Today, the 21st day of September, is the birthday of the famous British author, H.G. Wells.
You may know a little about him, you may know a lot. But, as a Woking-based business ourselves, we wanted to find out about the great once-local man and these are just some choice selections from the very many facts that we learned about him:
- The HG in H.G. Wells stands for Herbert George.
- He was born in Bromley in Kent in 1866. 46 High Street, to be precise.
- Herbert George was the youngest of four – he had two brothers and a sister and he was affectionately known as “Bertie”.
- Wells was not born into academia; his father had been a gardener, was a professional cricketer and also a shopkeeper. His mother was a housekeeper.
- After an accident when he was just 7 or 8 years old, the young Bertie broke his leg and was bedridden. Stuck in bed for months, the boy Wells read prolifically with books his father brought home from the local library.
- Wells was very much into science from his early years, winning a scholarship to Imperial College, London, where he studied biology under Thomas Henry (TH) Huxley, an advocate of Charles Darwin, known as “Darwin’s Bulldog”, and grandfather to the writer Aldous Huxley.
- HG Wells’ first publications were actually science textbooks – Textbook of Biology and Honours Physiography, both published in 1893.
- His first novel was “The Time Machine” published in 1895.
- “The Time Machine” was interesting in that, as well as being a work of science fiction, it was a political and social commentary about how the human race might split into a decadent upper class and a subterranean proletariat.
- Wells wrote in the eminent scientific journal, Nature, for 50 years, contributing essays and correspondences. Apparently, he didn’t consider himself a scientist but more a journalist.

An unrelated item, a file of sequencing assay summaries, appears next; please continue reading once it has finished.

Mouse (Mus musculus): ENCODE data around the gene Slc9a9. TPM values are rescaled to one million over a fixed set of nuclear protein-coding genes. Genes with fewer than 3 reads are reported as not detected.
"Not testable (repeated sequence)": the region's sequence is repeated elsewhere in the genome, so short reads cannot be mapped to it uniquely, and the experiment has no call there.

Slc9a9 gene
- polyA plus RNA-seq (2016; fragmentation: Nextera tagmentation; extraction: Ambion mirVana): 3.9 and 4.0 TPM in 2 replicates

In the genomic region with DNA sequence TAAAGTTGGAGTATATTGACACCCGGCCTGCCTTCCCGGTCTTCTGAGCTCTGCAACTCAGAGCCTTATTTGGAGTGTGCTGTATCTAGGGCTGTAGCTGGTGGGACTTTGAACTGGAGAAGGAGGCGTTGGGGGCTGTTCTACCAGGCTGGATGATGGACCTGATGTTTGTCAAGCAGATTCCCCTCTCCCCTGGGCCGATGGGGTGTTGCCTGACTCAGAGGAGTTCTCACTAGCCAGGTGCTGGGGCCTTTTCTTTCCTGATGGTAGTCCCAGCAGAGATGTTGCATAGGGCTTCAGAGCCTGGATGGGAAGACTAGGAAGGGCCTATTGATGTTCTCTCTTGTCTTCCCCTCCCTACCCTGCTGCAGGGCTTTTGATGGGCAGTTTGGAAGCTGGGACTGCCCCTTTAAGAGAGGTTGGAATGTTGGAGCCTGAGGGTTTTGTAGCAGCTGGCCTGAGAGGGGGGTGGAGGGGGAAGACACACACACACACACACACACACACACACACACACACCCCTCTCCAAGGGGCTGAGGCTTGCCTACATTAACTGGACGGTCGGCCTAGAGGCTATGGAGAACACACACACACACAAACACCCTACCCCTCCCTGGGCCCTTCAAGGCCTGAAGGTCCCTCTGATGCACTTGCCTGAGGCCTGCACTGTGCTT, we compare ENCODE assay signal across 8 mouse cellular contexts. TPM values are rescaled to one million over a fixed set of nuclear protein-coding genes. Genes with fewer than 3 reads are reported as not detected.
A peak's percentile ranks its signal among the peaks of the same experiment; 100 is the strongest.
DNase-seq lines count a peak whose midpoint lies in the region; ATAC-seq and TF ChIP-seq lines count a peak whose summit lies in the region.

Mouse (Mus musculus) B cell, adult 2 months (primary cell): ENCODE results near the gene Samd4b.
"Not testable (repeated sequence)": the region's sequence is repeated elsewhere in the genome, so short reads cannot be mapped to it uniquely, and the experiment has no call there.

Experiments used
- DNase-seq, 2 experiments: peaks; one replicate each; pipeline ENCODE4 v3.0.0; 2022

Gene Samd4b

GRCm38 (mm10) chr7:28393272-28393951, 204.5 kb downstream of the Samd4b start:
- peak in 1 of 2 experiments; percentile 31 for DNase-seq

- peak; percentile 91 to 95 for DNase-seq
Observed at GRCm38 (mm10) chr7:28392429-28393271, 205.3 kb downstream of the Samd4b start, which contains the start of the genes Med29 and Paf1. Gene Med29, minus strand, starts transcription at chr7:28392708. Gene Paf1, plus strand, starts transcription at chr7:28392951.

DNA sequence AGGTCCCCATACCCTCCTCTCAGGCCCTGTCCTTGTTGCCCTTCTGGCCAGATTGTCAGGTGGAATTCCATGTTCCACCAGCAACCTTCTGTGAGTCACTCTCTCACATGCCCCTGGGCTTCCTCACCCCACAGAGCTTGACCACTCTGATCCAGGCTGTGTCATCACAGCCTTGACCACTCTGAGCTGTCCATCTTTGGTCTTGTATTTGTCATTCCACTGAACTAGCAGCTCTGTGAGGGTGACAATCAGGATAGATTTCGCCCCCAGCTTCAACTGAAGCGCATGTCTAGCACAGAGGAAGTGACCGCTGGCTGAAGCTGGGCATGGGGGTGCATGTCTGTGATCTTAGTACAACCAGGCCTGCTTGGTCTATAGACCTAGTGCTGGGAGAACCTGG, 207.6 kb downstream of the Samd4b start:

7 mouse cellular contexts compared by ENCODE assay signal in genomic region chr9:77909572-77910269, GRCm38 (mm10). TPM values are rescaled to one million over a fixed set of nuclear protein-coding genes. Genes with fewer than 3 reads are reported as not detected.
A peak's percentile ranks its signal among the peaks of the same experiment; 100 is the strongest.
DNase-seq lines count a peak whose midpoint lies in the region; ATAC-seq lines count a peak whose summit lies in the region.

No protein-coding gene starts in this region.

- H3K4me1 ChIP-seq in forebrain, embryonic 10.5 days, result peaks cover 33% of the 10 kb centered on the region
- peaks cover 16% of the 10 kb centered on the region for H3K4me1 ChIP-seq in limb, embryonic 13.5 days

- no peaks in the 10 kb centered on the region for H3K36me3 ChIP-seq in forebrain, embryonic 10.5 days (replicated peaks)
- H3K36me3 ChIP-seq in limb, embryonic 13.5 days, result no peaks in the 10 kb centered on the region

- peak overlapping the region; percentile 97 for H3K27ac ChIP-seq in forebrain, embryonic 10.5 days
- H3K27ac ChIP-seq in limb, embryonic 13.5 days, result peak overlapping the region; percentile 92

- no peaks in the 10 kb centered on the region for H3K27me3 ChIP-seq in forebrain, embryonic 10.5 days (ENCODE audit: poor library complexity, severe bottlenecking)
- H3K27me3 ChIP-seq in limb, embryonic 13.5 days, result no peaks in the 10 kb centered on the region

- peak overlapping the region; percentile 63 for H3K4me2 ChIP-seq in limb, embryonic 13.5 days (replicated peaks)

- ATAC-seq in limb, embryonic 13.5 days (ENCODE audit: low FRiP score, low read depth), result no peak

- HG Wells lived in Woking, Surrey, for only about 18 months. He was based at “Lynton”, now 141 Maybury Road, where he struck out to explore the town as the backdrop for The War of the Worlds.
- The first Martian cylinder landed in the sandpits on Horsell Common, just over a mile from Wells’ house.
- The idea for Martian invasion came whilst exploring Woking and Bertie’s brother posed the question of what it might be like if aliens were to descend on the town?
- HG Wells was probably at his most creative in Woking town, penning The War of the Worlds, The Wheels of Chance, The Invisible Man and The Island of Doctor Moreau.
- Wells had a vision of a “World Brain” or a “World Encyclopaedia” that would be a repository of common knowledge available to all. He also foresaw the use of tanks, aeroplanes and a devastating “atomic bomb”.
- In 1938 the American actor and filmmaker, Orson Welles, broadcast a radio drama of The War of the Worlds which was infamous for allegedly causing widespread public panic.
- By the time of his death, Wells had written over 100 books.
The War of the Worlds has been made into two American films, the first in 1953 and a Steven Spielberg version starring Tom Cruise in 2005 (Neither was set in sunny Surrey, funnily enough)
- Our Digital Marketing Manager’s favourite Wells spinoff is Jeff Wayne’s musical version of The War of the Worlds, released on a double gatefold LP in 1978 and starring Richard Burton, David Essex and Phil Lynott.
One of the funniest things we came across in our research was when Wells wrote a letter to his friend, Elizabeth Healey, in 1895 describing the original, serialised version of War of the Worlds;
“I’m doing the dearest little serial for Pearson’s new magazine, in which I completely wreck and sack Woking, killing my neighbours in painful and eccentric ways, then proceed via Kingston and Richmond to London, which I sack, selecting South Kensington for feats of peculiar atrocity.”
So, Happy Birthday, HG Wells, the first English sci-ifi writer, incredible mind, visionary, inspiration and former Woking resident.